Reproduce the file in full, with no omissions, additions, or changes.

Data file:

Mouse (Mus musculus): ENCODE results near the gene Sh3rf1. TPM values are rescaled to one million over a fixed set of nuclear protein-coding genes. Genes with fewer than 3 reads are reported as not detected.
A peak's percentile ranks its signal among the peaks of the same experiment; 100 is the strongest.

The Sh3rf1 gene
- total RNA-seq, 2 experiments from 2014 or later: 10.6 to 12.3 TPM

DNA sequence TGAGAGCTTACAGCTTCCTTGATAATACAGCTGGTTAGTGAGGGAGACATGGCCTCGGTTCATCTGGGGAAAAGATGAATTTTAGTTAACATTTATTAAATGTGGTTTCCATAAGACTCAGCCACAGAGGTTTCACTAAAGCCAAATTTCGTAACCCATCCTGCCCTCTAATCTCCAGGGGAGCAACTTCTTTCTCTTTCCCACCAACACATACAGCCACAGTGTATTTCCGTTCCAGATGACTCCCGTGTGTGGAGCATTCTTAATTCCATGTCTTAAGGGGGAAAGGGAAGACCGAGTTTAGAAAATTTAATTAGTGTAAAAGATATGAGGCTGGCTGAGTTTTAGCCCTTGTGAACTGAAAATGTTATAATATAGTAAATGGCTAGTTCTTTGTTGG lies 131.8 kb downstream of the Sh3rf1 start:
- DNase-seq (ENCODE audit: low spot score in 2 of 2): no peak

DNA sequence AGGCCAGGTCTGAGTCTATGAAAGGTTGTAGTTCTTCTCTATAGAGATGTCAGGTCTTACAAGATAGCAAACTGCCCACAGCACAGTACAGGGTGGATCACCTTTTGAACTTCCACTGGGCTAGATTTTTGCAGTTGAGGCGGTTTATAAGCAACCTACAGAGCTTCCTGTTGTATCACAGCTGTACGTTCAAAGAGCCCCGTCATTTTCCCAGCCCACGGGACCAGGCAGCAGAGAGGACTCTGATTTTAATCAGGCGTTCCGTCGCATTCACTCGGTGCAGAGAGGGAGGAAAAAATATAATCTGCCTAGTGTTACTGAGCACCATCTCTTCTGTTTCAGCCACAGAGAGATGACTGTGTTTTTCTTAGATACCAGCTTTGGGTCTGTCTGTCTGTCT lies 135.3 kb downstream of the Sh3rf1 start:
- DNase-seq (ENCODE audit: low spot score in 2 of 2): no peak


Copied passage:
Mouse (Mus musculus): ENCODE results near the gene Sh3rf1. TPM values are rescaled to one million over a fixed set of nuclear protein-coding genes. Genes with fewer than 3 reads are reported as not detected.
A peak's percentile ranks its signal among the peaks of the same experiment; 100 is the strongest.

The Sh3rf1 gene
- total RNA-seq, 2 experiments from 2014 or later: 10.6 to 12.3 TPM

DNA sequence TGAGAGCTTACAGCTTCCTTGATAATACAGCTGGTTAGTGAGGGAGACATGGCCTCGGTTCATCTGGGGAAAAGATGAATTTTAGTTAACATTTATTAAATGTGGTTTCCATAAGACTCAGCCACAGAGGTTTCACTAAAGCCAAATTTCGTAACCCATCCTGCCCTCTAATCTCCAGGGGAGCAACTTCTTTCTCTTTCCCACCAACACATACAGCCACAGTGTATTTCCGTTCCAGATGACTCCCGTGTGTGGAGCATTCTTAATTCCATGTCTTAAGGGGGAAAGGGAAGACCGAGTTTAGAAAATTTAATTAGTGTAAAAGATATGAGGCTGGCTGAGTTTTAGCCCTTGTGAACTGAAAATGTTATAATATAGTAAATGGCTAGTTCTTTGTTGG lies 131.8 kb downstream of the Sh3rf1 start:
- DNase-seq (ENCODE audit: low spot score in 2 of 2): no peak

DNA sequence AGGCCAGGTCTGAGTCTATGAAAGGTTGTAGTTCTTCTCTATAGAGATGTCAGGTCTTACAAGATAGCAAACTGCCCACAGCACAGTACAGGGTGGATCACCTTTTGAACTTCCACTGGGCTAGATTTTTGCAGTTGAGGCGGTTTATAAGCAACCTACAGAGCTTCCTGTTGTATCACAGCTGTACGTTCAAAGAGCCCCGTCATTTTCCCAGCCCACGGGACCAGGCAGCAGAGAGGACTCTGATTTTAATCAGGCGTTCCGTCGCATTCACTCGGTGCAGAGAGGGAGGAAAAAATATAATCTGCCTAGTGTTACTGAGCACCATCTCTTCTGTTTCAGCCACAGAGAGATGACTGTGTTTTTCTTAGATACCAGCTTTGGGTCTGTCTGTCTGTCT lies 135.3 kb downstream of the Sh3rf1 start:
- DNase-seq (ENCODE audit: low spot score in 2 of 2): no peak